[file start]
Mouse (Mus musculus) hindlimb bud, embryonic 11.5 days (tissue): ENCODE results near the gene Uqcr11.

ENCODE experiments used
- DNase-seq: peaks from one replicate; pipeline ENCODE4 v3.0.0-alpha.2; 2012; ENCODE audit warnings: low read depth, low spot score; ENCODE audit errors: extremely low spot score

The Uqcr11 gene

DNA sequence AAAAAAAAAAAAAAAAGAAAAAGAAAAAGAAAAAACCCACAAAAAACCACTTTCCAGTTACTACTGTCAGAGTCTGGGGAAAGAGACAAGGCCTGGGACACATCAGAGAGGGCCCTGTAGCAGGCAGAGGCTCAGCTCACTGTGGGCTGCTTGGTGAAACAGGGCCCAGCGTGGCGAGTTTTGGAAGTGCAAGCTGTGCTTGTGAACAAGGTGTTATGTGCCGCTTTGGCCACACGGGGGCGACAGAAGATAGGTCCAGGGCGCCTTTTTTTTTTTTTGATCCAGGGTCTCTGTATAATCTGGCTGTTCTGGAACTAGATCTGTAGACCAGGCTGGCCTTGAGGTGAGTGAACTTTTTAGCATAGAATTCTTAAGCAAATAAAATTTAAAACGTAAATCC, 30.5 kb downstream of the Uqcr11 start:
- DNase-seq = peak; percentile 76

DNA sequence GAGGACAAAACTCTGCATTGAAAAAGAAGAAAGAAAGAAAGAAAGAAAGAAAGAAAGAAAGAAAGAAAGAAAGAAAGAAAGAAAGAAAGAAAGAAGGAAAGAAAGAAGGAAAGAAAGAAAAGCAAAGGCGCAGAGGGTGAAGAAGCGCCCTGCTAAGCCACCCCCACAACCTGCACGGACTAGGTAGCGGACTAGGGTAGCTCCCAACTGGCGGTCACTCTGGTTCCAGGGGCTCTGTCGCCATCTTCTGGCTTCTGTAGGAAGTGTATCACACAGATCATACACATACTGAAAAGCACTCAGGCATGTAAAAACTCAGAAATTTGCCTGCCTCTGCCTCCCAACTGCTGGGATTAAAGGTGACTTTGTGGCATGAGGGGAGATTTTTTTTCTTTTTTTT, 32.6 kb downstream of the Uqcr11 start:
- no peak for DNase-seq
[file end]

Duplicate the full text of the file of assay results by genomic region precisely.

Mouse (Mus musculus) hindlimb bud, embryonic 11.5 days (tissue): ENCODE results near the gene Uqcr11.

ENCODE experiments used
- DNase-seq: peaks from one replicate; pipeline ENCODE4 v3.0.0-alpha.2; 2012; ENCODE audit warnings: low read depth, low spot score; ENCODE audit errors: extremely low spot score

The Uqcr11 gene

DNA sequence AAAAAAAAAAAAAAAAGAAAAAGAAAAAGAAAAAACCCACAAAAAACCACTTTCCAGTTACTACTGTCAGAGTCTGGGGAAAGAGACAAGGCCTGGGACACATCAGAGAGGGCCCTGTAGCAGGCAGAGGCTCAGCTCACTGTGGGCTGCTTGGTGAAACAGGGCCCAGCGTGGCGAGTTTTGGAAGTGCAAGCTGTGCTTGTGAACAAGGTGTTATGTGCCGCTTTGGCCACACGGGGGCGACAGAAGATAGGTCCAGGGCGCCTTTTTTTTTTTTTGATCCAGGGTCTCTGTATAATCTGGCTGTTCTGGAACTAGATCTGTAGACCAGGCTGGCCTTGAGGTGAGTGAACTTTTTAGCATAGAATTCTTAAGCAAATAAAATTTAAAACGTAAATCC, 30.5 kb downstream of the Uqcr11 start:
- DNase-seq = peak; percentile 76

DNA sequence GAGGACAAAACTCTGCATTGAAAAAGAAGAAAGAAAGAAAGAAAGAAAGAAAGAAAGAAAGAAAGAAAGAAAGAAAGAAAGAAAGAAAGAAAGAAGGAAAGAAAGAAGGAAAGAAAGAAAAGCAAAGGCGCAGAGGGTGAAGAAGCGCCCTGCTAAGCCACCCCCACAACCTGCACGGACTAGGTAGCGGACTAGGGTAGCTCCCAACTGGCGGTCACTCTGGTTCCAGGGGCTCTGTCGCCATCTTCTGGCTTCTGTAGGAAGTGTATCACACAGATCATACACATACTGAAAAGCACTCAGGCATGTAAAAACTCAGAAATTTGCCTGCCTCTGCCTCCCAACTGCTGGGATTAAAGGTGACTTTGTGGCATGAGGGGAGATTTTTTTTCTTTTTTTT, 32.6 kb downstream of the Uqcr11 start:
- no peak for DNase-seq